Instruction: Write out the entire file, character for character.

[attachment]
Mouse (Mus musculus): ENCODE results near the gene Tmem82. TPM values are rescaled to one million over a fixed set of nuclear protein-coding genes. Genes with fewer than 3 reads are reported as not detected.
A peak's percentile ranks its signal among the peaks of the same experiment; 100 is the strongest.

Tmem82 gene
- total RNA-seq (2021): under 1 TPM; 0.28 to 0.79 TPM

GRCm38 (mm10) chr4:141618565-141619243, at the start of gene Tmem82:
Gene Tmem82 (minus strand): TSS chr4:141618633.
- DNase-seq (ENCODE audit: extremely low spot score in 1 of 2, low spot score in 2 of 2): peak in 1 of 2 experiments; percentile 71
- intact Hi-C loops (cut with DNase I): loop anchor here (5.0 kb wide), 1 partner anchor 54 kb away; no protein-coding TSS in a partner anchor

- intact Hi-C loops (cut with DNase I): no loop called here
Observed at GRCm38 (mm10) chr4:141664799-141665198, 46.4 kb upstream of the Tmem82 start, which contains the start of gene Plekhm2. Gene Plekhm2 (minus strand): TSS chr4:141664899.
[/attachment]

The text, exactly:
Mouse (Mus musculus): ENCODE results near the gene Tmem82. TPM values are rescaled to one million over a fixed set of nuclear protein-coding genes. Genes with fewer than 3 reads are reported as not detected.
A peak's percentile ranks its signal among the peaks of the same experiment; 100 is the strongest.

Tmem82 gene
- total RNA-seq (2021): under 1 TPM; 0.28 to 0.79 TPM

GRCm38 (mm10) chr4:141618565-141619243, at the start of gene Tmem82:
Gene Tmem82 (minus strand): TSS chr4:141618633.
- DNase-seq (ENCODE audit: extremely low spot score in 1 of 2, low spot score in 2 of 2): peak in 1 of 2 experiments; percentile 71
- intact Hi-C loops (cut with DNase I): loop anchor here (5.0 kb wide), 1 partner anchor 54 kb away; no protein-coding TSS in a partner anchor

- intact Hi-C loops (cut with DNase I): no loop called here
Observed at GRCm38 (mm10) chr4:141664799-141665198, 46.4 kb upstream of the Tmem82 start, which contains the start of gene Plekhm2. Gene Plekhm2 (minus strand): TSS chr4:141664899.